Julia Knobloch is a journalist and translator turned project manager and executive assistant. Before moving to New York from Berlin, she worked 10+ years as a writer and producer for TV documentaries and radio features. Her essays and reportage have been published in print and online publications in Germany, Argentina, and the US (openDemocracy, Brooklyn Rail, Reality Sandwich). She occasionally blogs for ReformJudaism.org, and she recently was awarded the Poem of the Year prize from Brooklyn Poets for her poem Daylight Saving Time. Julia lives in Brooklyn.
When I was young I loved to spend time
with my grandmother, my mother's mother,
Hanna without a final -h, for she was born
on St. John's Eve, in southern Poland, 1921.
I remember her in the state subsidized
south German post-war tenement,
grinding poppy seed for the desserts she baked.
Nu, have some more, she would insist and pour
warm, brown butter over my plate.
She ate whole garlic cloves and giggled:
Call me meshugge! when we came to visit.
She loved cats, a sip of flavored brandy,
red currants, a TV show called Dalli Dalli.
She took my cousin and me to public pools
and swimming holes, the summers then were endless
hot days on balconies or by the village creek.
She sewed us printed dresses and stuffed animals.
She learned to drive a car when she was sixty.
Nu, I had to, she explained, in that fatalistic tone,
my husband was sick, then died -- I was alone.
Though she still rode her bicycle to fetch groceries
at the farmers market, quietly humming.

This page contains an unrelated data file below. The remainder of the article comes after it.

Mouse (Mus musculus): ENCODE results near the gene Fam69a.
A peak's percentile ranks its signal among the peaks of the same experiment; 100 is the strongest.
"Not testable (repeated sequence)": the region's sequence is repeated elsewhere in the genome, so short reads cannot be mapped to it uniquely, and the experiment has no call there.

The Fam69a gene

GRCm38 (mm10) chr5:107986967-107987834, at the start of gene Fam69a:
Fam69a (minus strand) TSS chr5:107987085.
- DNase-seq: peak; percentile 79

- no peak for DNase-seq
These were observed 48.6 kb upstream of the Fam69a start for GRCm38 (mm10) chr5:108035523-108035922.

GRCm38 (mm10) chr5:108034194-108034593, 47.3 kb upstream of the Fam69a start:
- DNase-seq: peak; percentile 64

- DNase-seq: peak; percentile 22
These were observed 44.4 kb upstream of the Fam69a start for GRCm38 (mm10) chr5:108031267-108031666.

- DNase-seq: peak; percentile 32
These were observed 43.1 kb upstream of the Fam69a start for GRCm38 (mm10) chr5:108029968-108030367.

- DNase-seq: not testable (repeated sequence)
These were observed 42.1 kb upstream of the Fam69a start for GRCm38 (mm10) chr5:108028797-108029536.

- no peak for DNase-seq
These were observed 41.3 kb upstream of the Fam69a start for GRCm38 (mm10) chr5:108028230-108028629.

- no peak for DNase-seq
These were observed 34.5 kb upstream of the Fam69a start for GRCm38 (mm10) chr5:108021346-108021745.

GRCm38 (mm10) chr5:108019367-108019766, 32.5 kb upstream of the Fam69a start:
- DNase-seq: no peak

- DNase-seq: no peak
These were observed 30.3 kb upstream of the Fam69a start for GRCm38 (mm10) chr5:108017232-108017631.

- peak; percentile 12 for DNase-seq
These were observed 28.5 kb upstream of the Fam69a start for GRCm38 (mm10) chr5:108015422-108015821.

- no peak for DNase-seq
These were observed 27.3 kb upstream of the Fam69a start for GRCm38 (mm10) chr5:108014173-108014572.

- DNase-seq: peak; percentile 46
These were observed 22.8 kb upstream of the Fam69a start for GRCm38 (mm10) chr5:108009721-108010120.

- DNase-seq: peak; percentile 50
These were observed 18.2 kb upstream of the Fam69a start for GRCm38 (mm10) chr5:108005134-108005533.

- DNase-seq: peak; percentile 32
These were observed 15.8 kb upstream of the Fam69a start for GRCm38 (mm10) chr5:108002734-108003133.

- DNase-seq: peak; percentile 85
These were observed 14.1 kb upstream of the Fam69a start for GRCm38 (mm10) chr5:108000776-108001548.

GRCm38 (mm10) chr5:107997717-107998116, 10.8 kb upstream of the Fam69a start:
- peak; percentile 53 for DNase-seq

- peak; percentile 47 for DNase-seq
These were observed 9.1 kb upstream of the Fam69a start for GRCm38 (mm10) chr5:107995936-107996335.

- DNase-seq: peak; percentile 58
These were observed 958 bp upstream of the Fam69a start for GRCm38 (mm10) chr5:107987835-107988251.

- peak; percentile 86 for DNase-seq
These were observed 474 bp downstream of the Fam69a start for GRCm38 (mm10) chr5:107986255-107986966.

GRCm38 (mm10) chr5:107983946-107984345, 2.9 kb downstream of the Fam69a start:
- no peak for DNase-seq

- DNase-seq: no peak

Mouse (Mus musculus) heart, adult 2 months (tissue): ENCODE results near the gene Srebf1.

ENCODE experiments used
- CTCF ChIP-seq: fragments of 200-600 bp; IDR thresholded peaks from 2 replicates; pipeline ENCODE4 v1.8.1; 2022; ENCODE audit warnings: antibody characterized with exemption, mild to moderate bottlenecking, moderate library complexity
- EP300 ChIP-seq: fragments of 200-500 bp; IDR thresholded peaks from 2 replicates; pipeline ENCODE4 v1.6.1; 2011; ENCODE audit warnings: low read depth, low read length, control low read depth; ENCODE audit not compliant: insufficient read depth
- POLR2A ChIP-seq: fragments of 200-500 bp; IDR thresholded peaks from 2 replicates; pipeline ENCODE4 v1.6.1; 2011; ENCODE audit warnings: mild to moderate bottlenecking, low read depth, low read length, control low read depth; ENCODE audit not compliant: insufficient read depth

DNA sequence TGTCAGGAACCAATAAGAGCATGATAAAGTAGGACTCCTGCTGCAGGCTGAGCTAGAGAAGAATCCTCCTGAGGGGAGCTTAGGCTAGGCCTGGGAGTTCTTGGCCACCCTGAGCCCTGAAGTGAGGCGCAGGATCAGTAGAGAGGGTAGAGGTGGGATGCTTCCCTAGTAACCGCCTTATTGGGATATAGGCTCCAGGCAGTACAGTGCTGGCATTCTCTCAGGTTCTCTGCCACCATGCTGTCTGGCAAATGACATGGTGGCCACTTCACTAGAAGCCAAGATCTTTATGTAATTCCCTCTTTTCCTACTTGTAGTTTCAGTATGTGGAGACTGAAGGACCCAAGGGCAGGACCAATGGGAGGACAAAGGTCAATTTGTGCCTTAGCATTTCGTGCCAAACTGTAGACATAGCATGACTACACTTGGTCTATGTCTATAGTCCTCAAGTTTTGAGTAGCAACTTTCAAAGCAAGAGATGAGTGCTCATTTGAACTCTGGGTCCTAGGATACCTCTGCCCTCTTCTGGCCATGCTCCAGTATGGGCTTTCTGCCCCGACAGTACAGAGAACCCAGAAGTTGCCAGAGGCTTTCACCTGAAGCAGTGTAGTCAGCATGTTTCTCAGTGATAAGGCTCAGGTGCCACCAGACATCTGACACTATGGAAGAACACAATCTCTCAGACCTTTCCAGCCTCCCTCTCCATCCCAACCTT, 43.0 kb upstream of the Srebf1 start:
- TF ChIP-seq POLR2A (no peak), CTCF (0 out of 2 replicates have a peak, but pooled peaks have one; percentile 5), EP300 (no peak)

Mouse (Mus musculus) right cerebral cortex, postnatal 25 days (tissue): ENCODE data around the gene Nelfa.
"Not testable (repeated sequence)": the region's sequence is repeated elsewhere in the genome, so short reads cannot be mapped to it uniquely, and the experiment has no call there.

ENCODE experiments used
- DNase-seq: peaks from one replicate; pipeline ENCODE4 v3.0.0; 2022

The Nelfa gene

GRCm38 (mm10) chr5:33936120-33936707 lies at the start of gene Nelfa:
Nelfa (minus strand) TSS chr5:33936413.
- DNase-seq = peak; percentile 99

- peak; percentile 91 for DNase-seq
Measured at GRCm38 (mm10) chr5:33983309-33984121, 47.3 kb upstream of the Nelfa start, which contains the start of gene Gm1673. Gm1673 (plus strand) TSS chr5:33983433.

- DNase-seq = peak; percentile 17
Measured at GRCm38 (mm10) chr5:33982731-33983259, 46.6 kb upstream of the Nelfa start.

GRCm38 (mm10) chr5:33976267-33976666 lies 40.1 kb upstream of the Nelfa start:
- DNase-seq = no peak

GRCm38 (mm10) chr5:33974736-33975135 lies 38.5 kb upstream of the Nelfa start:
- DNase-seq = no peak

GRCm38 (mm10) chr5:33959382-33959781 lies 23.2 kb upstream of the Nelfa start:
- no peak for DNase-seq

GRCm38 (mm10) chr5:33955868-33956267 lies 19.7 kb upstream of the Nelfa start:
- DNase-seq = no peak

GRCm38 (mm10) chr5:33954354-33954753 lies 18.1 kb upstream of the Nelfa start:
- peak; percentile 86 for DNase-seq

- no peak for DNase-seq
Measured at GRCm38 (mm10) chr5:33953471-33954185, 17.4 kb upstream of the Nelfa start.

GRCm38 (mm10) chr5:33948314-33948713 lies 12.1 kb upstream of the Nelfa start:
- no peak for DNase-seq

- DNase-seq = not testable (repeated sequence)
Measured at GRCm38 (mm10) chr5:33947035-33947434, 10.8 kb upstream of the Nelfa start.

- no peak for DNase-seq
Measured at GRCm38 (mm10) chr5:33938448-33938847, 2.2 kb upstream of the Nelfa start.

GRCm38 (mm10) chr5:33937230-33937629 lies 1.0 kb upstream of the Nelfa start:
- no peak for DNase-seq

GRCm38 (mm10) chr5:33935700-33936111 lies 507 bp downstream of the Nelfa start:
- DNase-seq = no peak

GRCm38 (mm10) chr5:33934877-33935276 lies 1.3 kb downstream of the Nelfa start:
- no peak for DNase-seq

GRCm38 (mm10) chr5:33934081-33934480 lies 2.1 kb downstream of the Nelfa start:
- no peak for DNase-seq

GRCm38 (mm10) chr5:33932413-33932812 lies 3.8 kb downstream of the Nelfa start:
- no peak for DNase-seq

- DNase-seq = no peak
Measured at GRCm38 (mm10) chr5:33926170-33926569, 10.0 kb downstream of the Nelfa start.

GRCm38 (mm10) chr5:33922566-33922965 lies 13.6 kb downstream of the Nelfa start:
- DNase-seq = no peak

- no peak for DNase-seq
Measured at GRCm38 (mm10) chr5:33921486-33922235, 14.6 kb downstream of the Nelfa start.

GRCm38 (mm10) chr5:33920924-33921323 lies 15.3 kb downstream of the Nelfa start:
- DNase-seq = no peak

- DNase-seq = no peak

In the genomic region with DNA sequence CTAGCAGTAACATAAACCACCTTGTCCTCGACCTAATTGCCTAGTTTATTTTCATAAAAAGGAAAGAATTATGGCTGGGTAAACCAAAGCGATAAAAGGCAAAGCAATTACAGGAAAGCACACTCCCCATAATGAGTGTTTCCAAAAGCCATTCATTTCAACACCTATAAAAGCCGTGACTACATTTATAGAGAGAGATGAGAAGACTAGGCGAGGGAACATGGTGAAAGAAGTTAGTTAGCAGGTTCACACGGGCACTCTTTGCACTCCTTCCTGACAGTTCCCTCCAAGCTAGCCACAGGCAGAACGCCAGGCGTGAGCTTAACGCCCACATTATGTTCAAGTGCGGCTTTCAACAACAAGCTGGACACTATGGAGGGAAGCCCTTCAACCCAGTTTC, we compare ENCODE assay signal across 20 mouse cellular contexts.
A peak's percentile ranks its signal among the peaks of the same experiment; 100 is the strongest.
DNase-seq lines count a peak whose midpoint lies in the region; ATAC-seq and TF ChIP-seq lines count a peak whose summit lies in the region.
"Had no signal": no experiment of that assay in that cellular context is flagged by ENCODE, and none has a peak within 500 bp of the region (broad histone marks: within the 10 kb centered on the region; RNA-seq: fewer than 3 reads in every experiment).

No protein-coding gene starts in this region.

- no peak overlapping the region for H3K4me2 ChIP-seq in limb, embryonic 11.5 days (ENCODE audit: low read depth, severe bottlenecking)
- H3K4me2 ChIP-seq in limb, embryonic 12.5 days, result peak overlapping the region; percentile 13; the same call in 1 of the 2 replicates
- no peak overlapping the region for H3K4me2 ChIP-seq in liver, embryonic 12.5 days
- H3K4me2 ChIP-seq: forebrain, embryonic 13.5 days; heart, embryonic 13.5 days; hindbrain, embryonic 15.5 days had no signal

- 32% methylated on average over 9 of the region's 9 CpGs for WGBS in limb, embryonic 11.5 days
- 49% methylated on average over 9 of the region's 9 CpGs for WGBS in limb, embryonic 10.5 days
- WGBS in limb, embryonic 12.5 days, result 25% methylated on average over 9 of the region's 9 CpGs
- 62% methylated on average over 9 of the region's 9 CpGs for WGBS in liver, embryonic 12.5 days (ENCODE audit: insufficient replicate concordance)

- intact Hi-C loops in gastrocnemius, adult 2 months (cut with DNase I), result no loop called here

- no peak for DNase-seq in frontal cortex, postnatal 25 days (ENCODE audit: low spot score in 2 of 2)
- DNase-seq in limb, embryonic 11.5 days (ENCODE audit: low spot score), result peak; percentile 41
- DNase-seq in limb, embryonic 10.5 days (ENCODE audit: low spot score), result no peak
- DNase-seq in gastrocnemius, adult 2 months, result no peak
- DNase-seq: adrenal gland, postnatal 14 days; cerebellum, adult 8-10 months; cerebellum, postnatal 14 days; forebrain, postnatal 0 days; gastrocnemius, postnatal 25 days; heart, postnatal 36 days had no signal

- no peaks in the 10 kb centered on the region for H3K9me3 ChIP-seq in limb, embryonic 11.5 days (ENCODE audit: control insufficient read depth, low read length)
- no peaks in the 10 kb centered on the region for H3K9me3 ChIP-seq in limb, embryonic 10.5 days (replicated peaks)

To evoke her share of a bissel luck, framed
four-leafed clovers hung on her kitchen's wall.
I was impressed she had found them all.
My grandmother had three daughters from three men.
My grandmother was not progressive,
nor did she lead an open marriage.
She covered up the past in fear and shame.
She never told me how one unknown man
became my mother's father, back then
in southern Poland, during the war.
What did you do there, grandma?
Nu, I had to make a living.
My husband fought the Russians,
my Mamale died young.
I had to support my ailing father.
I imagine her at twenty-two, riding her bicycle to work
through the nostalgic meadows of Central Europe,
past blue bottles, swaying rye, red poppies.
One day she returned home pregnant.
One winter night she squeezed herself,
the sickly father, a box of diapers and the infant
onto the last train that went west.
Random tracks brought them to Hamburg,
not to Dresden.
That's why I am here. Well, sort of.
What did you do in southern Poland?
Where did you meet my grandfather?
Nu, let's not rake old Silesian coals.
Have some more poppy seed and butter.